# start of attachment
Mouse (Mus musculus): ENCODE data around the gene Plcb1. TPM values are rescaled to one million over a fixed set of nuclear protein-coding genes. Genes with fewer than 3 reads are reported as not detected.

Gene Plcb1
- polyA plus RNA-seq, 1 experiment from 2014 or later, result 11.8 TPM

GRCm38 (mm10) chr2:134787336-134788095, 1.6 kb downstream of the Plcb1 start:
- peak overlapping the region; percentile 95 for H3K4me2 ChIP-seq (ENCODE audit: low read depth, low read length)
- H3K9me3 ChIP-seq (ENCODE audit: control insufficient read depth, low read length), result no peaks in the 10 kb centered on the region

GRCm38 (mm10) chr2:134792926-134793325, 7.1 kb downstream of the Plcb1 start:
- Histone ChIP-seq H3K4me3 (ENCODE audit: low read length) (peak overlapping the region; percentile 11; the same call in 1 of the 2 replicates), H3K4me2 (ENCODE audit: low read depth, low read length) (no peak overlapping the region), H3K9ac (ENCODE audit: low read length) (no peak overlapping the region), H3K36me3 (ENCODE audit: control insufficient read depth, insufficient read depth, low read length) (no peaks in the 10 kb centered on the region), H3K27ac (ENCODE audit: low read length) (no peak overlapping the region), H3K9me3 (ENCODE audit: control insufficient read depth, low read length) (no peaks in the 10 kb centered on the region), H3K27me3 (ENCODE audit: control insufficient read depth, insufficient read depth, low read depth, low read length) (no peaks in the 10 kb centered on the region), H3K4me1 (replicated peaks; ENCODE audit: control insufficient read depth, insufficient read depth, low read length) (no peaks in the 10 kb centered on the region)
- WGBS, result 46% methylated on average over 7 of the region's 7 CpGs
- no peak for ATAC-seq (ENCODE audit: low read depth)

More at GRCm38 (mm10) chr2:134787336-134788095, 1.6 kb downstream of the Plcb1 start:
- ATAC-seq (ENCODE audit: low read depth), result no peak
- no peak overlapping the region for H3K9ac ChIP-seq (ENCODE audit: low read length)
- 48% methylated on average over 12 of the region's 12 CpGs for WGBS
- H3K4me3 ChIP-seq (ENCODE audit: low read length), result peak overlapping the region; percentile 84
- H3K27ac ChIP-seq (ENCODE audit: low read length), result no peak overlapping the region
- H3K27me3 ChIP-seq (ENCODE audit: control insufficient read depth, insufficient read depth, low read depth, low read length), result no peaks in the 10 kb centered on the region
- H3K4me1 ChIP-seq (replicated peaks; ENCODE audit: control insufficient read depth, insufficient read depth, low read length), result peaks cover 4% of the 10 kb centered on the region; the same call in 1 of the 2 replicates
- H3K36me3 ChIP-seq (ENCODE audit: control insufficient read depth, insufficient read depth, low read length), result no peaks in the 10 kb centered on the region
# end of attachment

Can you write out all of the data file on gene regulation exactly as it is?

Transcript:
Mouse (Mus musculus): ENCODE data around the gene Plcb1. TPM values are rescaled to one million over a fixed set of nuclear protein-coding genes. Genes with fewer than 3 reads are reported as not detected.

Gene Plcb1
- polyA plus RNA-seq, 1 experiment from 2014 or later, result 11.8 TPM

GRCm38 (mm10) chr2:134787336-134788095, 1.6 kb downstream of the Plcb1 start:
- peak overlapping the region; percentile 95 for H3K4me2 ChIP-seq (ENCODE audit: low read depth, low read length)
- H3K9me3 ChIP-seq (ENCODE audit: control insufficient read depth, low read length), result no peaks in the 10 kb centered on the region

GRCm38 (mm10) chr2:134792926-134793325, 7.1 kb downstream of the Plcb1 start:
- Histone ChIP-seq H3K4me3 (ENCODE audit: low read length) (peak overlapping the region; percentile 11; the same call in 1 of the 2 replicates), H3K4me2 (ENCODE audit: low read depth, low read length) (no peak overlapping the region), H3K9ac (ENCODE audit: low read length) (no peak overlapping the region), H3K36me3 (ENCODE audit: control insufficient read depth, insufficient read depth, low read length) (no peaks in the 10 kb centered on the region), H3K27ac (ENCODE audit: low read length) (no peak overlapping the region), H3K9me3 (ENCODE audit: control insufficient read depth, low read length) (no peaks in the 10 kb centered on the region), H3K27me3 (ENCODE audit: control insufficient read depth, insufficient read depth, low read depth, low read length) (no peaks in the 10 kb centered on the region), H3K4me1 (replicated peaks; ENCODE audit: control insufficient read depth, insufficient read depth, low read length) (no peaks in the 10 kb centered on the region)
- WGBS, result 46% methylated on average over 7 of the region's 7 CpGs
- no peak for ATAC-seq (ENCODE audit: low read depth)

More at GRCm38 (mm10) chr2:134787336-134788095, 1.6 kb downstream of the Plcb1 start:
- ATAC-seq (ENCODE audit: low read depth), result no peak
- no peak overlapping the region for H3K9ac ChIP-seq (ENCODE audit: low read length)
- 48% methylated on average over 12 of the region's 12 CpGs for WGBS
- H3K4me3 ChIP-seq (ENCODE audit: low read length), result peak overlapping the region; percentile 84
- H3K27ac ChIP-seq (ENCODE audit: low read length), result no peak overlapping the region
- H3K27me3 ChIP-seq (ENCODE audit: control insufficient read depth, insufficient read depth, low read depth, low read length), result no peaks in the 10 kb centered on the region
- H3K4me1 ChIP-seq (replicated peaks; ENCODE audit: control insufficient read depth, insufficient read depth, low read length), result peaks cover 4% of the 10 kb centered on the region; the same call in 1 of the 2 replicates
- H3K36me3 ChIP-seq (ENCODE audit: control insufficient read depth, insufficient read depth, low read length), result no peaks in the 10 kb centered on the region